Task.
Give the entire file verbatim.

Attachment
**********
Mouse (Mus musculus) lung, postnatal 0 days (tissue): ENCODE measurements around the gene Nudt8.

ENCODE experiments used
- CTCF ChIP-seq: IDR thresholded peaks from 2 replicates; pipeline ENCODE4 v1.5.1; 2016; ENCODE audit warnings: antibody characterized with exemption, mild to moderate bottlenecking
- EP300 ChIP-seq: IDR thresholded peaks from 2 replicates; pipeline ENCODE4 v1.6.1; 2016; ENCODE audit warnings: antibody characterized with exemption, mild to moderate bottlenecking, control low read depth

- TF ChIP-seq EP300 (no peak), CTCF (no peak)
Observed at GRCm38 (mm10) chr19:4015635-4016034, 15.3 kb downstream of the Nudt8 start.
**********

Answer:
Mouse (Mus musculus) lung, postnatal 0 days (tissue): ENCODE measurements around the gene Nudt8.

ENCODE experiments used
- CTCF ChIP-seq: IDR thresholded peaks from 2 replicates; pipeline ENCODE4 v1.5.1; 2016; ENCODE audit warnings: antibody characterized with exemption, mild to moderate bottlenecking
- EP300 ChIP-seq: IDR thresholded peaks from 2 replicates; pipeline ENCODE4 v1.6.1; 2016; ENCODE audit warnings: antibody characterized with exemption, mild to moderate bottlenecking, control low read depth

- TF ChIP-seq EP300 (no peak), CTCF (no peak)
Observed at GRCm38 (mm10) chr19:4015635-4016034, 15.3 kb downstream of the Nudt8 start.